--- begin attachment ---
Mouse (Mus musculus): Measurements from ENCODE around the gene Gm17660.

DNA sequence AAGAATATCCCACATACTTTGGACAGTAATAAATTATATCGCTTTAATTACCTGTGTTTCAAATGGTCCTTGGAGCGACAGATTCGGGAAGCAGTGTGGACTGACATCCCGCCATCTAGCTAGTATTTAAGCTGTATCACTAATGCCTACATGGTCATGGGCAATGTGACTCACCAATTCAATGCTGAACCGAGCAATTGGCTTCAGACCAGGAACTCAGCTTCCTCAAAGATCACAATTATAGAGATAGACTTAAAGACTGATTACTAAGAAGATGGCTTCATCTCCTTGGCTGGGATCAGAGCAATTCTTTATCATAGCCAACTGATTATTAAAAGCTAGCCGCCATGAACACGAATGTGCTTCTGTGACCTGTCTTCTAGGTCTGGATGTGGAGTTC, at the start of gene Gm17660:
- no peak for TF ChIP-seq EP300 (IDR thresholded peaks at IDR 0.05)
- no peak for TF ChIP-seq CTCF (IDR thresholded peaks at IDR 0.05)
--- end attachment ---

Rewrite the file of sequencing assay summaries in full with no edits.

Mouse (Mus musculus): Measurements from ENCODE around the gene Gm17660.

DNA sequence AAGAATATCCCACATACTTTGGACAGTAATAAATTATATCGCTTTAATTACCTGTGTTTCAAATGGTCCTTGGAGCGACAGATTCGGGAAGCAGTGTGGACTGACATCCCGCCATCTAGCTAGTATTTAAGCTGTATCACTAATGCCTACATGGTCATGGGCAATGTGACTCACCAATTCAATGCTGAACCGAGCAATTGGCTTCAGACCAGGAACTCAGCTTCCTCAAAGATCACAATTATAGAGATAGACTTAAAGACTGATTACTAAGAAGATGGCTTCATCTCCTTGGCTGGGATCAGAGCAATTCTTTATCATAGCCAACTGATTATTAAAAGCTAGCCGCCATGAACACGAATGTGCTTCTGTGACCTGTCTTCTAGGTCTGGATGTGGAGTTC, at the start of gene Gm17660:
- no peak for TF ChIP-seq EP300 (IDR thresholded peaks at IDR 0.05)
- no peak for TF ChIP-seq CTCF (IDR thresholded peaks at IDR 0.05)